Professional City Manager or Strong Political Mayor?
by Geoff Kelly - posted 1:04 pm, January 22, 2010
Today Glenn Gramigna posted an account of a conversation with Pastor Darius Pridgen, in which Pridgen diagnoses the dysfunction of City Hall. Pridgen says:
If you look at the City Charter, the Mayor is supposed to be the one who lays out a vision for what Buffalo should be and then the Common Council provides checks and balances. But, we haven’t had that in recent years. We’ve had 10 Mayors, one real Mayor and nine little Mayors. And, I really think that this is part of what has been holding us back.
He’s wrong about that: While Buffalo does have strong mayor system—one in which the chief executive prepares and implements the city’s budget and has broad discretion to hire and fire department heads—there is nothing in the charter that isolates “vision” to the executive branch or which relegates the Common Council to providing “checks and balances.” Pridgen should know this: He served for a spell on the city’s charter revision commission 10 year ago, before resigning. (In part, according to fellow commissioner George Arthur, Pridgen resigned because Mayor Tony Masiello would not endorse his successful run for a seat on Buffalo’s school board. A seat from which Pridgen also resigned.)
In fact, the Common Council is invested with immense powers (including approving the mayor’s hires and budget), and is capable of setting a citywide agenda. That’s more difficult since the downsizing referendum of 2002 stripped the Council of its three citywide-elected at-large members and president, but it’s still possible. The powers invested in the Council by the city charter make it possible. Their failure to do so is the consequence of political division on between councilmembers and between the Council and the mayor’s office.
In a hypothetical world in which the Council tried to legislate into policy and budget priorities its own “vision for what Buffalo should be,” of course, it would rely on the mayor to implement that legislation. That’s the mayor’s job (“to enforce the laws therein”), but our strong mayor has the ability, like many chief executives, to subvert the will of the legislature by choosing not to execute its orders. A strong, independently elected mayor has the political cover to do so, too: Byron Brown, for example, was re-elected handily and so can claim that his policies have been approved by the majority of the city. If this Common Council, controlled by a majority that often stands in opposition to the mayor on the perhaps five percent of issues before them where there’s room for debate, decided to assert its will on one of those issues, the mayor could make a good argument for ignoring their actions.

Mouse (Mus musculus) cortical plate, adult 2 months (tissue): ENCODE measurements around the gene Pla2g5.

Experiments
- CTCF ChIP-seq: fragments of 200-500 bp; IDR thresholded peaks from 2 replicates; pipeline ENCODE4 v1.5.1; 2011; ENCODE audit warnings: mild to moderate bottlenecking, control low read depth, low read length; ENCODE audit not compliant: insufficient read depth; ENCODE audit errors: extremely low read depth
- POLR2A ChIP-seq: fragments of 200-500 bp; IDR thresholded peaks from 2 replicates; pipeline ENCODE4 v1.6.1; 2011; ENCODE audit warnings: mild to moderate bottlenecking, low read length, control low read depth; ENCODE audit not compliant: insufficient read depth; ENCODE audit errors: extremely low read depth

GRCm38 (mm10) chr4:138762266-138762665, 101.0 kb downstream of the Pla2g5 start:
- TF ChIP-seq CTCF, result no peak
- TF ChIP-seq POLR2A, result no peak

I tend, perhaps irrationally, to believe that legislative bodies—despite their frequent chaos, horsetrading, parochialism, posturing—ought to be more powerful than the executive branch. They tend to be closer to the people they represent, and the need to build consensus protects the governed, I think, from both tyranny and truly boneheaded ideas.
That’s why I went to last night’s meeting of the Frontier Democrats at J.P. Bullfeather’s, to hear North District Councilman talk about one of his favorite ideas: Golombek believes the city should turn to a city manager form of government. In his “vision for what Buffalo should be,” the Common Council would hire an independent city manager certified by the International City/County Management Association. The city manager would run the day-to-day operations of the city: budgeting, hiring, firing, performance analysis and optimization, etc. A citywide-elected mayor would fill a largely ceremonial role. The citywide-elected city comptroller would continue to monitor government spending and procedures. And the Common Council would set the agenda.
The idea is to isolate personnel practices and the execution of city services from the vagaries of political wrangling. Police are deployed where they are needed most, not preferentially to districts that produce high voter turnouts. Capital expenditures are directed where they’re need, according to a master plan, not as political favors to friendly legislators and contractors. It may seem a radical idea, but it’s not: Nearly half of US municipalities larger than 2,500 people use some form of city manager/council government.
Golombek admits the idea is not popular in political circles—certainly not with his friend the mayor. “Opposition clear across the board,” Golombek says. “People are opposed to this, and I believe it’s because people lose power”—the power to give jobs, to direct contracts, to subvert good governance to political considerations. If so many in our dysfunctional City Hall are opposed to the idea, it must bear examining.